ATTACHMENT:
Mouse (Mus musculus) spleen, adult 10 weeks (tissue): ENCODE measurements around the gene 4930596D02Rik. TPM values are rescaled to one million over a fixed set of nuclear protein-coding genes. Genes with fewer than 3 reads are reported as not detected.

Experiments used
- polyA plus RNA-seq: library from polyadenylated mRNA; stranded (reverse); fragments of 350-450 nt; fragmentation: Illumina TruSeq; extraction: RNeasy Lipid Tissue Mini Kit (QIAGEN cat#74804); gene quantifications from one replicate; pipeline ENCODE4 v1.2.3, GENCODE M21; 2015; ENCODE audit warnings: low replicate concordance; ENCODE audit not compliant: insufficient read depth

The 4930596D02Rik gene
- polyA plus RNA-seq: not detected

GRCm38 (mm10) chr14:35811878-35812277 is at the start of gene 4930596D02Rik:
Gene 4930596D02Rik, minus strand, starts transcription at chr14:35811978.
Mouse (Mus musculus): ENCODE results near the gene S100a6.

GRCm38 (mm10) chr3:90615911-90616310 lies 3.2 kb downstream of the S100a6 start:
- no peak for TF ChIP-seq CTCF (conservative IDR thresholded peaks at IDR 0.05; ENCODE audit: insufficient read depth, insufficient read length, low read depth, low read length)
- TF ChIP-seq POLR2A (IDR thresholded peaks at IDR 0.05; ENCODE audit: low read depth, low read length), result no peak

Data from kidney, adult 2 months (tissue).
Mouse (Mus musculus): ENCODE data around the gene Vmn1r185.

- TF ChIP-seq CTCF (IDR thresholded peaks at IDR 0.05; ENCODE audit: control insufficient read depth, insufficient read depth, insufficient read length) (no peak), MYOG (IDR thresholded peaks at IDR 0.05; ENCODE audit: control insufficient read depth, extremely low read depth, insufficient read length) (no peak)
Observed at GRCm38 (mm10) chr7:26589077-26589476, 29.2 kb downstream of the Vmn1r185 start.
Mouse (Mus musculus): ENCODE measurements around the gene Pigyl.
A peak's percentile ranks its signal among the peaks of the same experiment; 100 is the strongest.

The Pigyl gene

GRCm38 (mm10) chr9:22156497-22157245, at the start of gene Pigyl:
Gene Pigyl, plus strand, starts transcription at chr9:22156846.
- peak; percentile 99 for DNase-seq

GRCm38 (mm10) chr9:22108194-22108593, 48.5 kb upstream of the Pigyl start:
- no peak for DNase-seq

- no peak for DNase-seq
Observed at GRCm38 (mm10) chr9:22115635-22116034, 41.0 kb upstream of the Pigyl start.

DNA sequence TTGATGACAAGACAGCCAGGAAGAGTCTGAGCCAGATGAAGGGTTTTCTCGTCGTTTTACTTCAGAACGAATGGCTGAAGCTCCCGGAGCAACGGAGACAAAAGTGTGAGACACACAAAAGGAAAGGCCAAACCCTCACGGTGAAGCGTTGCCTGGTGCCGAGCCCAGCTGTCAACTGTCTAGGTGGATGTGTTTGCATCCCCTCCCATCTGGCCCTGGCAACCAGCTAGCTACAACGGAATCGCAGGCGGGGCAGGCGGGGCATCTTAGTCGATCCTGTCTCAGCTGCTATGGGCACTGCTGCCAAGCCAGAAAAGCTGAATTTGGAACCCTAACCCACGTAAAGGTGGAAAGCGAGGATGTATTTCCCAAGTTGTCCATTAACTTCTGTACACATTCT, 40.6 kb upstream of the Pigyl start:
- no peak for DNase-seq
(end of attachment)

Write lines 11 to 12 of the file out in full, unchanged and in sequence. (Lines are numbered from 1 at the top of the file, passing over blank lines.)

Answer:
- TF ChIP-seq POLR2A (IDR thresholded peaks at IDR 0.05; ENCODE audit: low read depth, low read length), result no peak

Data from kidney, adult 2 months (tissue).